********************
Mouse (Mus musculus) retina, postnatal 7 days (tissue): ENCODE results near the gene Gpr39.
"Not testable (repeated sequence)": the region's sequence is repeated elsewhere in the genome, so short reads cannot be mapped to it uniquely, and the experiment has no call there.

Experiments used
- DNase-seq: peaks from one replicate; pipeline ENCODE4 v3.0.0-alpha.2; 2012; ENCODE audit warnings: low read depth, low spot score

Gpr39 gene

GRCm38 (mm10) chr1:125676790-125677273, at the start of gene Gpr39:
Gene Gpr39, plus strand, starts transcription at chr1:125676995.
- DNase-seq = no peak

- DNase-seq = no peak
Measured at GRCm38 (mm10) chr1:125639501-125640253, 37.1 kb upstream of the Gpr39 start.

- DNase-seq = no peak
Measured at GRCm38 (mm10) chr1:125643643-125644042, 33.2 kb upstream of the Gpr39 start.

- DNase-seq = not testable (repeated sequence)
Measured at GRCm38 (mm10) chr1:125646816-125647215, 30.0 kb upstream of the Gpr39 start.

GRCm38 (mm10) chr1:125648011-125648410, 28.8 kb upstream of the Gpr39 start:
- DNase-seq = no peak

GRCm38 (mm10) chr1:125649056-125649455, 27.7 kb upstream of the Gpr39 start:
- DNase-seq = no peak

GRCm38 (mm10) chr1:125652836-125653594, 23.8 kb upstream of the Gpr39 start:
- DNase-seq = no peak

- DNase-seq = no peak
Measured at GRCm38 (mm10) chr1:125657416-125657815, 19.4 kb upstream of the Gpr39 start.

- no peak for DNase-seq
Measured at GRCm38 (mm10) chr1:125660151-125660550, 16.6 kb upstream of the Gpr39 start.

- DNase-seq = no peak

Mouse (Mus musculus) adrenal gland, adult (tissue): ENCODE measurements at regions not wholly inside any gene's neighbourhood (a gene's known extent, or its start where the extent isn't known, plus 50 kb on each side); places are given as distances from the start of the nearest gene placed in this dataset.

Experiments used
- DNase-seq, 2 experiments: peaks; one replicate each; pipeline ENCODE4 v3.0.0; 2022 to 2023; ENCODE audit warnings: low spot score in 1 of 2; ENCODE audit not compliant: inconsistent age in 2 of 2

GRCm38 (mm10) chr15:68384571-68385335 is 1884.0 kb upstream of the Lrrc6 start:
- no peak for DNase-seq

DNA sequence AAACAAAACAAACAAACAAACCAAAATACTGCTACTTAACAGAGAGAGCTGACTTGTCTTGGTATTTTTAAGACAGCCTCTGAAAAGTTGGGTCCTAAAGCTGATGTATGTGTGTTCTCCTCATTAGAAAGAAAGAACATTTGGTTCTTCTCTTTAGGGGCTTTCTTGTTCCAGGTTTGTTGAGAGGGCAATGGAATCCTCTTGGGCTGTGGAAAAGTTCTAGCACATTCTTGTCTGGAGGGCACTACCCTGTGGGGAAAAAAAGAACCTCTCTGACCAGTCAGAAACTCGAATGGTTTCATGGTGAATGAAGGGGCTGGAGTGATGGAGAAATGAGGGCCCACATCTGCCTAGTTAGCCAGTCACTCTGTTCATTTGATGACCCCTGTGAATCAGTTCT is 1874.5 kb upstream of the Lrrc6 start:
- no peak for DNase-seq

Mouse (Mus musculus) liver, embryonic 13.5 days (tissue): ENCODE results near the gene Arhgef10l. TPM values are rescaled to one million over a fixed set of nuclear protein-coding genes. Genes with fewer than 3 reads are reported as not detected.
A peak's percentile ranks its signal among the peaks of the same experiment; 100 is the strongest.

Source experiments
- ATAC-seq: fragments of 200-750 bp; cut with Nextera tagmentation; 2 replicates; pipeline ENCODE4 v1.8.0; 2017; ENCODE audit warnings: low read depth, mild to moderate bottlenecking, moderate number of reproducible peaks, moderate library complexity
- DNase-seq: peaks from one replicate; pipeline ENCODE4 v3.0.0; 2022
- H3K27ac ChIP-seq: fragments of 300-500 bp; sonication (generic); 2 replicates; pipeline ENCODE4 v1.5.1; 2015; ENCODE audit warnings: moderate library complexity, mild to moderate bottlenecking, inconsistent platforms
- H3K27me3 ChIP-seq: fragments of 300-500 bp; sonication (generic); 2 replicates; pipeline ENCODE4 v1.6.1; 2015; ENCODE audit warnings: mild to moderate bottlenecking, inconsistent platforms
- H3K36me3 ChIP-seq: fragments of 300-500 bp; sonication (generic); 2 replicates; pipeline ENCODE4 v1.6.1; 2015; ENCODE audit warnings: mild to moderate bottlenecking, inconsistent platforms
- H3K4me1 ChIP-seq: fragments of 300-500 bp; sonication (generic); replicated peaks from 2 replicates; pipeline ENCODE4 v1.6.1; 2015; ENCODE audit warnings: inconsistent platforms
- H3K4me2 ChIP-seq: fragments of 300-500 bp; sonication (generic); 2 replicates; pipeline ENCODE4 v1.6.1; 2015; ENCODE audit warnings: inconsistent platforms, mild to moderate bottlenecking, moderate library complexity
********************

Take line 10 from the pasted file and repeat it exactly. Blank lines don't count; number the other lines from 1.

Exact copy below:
Measured at GRCm38 (mm10) chr1:125639501-125640253, 37.1 kb upstream of the Gpr39 start.